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Adagio Teas
   Features  >  NY Theater Reviews

 
A TALE OF TWO CITIES
at the Hirschfeld

THE ULTIMATE SACRIFICE
By ANDY BUCK

  James Barbour/PH: Carol Rosegg

Those of you who mourn the era of the bloated 1980s musical should pay a visit to the Al Hirschfeld Theatre, where A Tale of Two Cities calls forth memories of the best and worst of times, while never hitting either extreme.

This production written solely by Broadway first-timer Jill Santoriello, has been inevitably compared to Les Miserables, another page-to-stage musical about revolution -era France ( though set a few decades later). More than a dozen members of the cast of the current show are Broadway or national tour alumni of Les Miz. But while A Tale of Two Cities boasts some truly wonderful singing, reminiscent of the original companies of the older show, the positive comparisons pretty much end there.

None of Santoriello's songs are particularly memorable, for one thing. And, while she has somewhat effectively streamlined Charles Dickens's plot to fit into less than three hours of stage time, some of her theatrical choices seriously undermine the evening's potential impact. What scene from the novel, for instance, could possibly be more dramatic than the storming of the Bastille? Yet we barely see that event unfold. Instead, the show's opportunity for a thunderous "One Day More"/"New Argentina" moment is dispatched with a tepid melody and what seems like a few minutes of vague running around.

Director Warren Carlyle, whose primary New York directing credits include downtown fringe as well as concert stagings for City Center's Encores!, has not yet mastered the art of of the epic sweep. For a show that demands stirring tableaux, he too often substitutes gimmicks, such as one involving the blinding glare of a guillotine blade ( which does little more than annoy a large section of the squinting audience) and a falling body trick that can be seen to better effect in The Phantom of the Opera a couple of blocks away. Carlyle also has a way of over-literalizing some of his moments. "Round and round and round we go, but no one ever moves," sing his actors-and darned if that's not just what they do.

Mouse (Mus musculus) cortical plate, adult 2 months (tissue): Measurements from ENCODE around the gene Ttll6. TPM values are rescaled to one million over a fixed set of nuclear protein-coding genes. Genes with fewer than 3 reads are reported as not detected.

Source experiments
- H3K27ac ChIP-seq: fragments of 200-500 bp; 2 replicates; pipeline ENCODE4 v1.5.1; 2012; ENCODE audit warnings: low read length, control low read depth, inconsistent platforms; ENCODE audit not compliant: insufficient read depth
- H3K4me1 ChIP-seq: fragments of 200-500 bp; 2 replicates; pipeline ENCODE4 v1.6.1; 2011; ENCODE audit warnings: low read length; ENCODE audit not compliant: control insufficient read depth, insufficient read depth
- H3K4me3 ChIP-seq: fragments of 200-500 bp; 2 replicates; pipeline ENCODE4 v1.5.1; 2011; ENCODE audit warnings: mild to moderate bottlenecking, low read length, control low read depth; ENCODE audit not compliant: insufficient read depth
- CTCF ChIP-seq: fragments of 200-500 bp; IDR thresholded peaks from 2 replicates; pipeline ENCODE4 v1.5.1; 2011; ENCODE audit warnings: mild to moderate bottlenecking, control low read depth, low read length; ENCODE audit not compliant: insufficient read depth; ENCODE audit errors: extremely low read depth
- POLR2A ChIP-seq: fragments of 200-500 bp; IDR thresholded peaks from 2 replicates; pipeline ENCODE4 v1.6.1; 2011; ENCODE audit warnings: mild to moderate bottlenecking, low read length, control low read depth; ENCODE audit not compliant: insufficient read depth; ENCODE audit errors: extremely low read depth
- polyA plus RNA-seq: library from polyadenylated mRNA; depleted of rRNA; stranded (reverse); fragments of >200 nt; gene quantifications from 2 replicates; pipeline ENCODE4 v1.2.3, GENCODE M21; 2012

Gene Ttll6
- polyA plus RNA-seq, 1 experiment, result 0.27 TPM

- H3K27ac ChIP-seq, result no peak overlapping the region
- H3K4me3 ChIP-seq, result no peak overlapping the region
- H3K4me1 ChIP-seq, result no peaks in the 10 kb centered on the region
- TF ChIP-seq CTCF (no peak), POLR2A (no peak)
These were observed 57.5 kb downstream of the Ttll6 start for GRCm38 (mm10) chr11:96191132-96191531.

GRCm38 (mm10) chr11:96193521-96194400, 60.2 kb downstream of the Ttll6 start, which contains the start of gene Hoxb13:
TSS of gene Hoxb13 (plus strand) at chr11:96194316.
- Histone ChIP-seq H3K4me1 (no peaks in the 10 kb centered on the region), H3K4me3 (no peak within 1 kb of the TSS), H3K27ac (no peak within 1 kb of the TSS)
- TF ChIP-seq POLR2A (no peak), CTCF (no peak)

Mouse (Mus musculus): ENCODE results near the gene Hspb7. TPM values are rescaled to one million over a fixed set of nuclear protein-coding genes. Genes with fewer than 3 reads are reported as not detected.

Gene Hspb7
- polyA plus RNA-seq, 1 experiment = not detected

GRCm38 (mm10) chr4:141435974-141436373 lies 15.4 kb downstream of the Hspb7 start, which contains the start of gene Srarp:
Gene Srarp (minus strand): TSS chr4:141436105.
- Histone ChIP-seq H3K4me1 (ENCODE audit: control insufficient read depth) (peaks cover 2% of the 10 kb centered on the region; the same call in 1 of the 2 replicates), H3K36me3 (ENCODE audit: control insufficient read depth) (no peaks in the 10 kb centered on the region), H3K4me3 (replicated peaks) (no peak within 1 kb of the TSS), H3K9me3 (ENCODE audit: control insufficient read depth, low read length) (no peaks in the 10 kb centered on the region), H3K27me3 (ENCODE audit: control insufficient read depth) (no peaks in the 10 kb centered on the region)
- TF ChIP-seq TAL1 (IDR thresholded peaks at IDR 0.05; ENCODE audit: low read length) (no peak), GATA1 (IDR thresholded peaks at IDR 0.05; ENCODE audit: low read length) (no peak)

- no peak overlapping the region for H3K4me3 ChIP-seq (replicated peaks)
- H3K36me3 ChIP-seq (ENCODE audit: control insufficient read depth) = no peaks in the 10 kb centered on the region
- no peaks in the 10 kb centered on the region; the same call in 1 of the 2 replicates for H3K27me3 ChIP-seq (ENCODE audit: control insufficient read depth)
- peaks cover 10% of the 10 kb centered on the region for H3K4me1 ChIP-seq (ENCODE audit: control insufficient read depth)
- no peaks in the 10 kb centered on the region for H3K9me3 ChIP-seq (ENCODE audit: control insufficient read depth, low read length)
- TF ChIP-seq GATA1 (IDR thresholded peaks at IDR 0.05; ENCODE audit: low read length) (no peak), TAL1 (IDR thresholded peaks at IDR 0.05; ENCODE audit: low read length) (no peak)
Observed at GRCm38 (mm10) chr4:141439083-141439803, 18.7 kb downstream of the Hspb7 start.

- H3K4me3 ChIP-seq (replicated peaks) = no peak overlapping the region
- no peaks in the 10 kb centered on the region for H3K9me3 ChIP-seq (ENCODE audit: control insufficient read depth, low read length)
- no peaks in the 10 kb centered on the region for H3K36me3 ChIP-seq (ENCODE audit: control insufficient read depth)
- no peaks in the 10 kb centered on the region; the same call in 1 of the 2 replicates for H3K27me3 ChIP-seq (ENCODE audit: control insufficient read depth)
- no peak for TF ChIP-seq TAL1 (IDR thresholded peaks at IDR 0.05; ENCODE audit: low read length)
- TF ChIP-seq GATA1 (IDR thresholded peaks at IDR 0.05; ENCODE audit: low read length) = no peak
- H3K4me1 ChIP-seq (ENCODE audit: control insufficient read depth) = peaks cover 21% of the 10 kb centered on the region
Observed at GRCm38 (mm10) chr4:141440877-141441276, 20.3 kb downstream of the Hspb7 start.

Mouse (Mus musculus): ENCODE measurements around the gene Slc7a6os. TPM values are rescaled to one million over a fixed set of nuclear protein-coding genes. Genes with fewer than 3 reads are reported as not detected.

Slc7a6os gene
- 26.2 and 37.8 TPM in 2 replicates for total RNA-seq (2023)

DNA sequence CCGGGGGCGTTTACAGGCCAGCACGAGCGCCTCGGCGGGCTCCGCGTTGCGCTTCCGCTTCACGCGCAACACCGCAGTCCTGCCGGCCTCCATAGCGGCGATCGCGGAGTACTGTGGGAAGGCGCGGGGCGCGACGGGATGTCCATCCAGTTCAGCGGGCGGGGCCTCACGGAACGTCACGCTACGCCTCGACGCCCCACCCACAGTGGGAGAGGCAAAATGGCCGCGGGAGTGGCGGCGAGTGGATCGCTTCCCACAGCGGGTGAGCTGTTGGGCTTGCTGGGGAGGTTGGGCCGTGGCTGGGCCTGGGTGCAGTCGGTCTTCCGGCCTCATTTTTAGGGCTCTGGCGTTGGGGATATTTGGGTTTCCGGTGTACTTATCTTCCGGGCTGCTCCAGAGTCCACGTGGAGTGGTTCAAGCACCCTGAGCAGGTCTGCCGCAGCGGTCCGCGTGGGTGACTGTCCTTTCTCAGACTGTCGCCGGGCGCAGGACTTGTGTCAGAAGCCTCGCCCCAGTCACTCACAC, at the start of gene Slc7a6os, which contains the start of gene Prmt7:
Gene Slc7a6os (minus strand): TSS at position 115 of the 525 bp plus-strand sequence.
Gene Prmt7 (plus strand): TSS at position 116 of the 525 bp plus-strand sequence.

There are times, actually, when the director seems to really want the use of John Napier's famous turntable from Les Miserables. Unfortunately, Tony Walton's set for Two Cities is perfunctory in comparison. Set pieces wobble. One house looks like another, making it difficult sometimes to keep track which of the two cities the characters are in. And, in one scene, foliage overhead looks a bit too much like immense leaves of Romaine lettuce.

Still, for all the pitfalls, this musical does have a couple of aces up its sleeve. Superlative source material, first of all. The production does occasionally succeed in getting out of Dickens's way and letting his story move you. And it boasts some of the most powerful singing voices currently on Broadway, including Aaron Lazar as the dashing Darnay, and James Barbour, as his sardonic look-alike, Sydney Carton. Barbour is also adept at injecting humor and pathos where it's not always evident on the page. He is definitely the star of the show.

 


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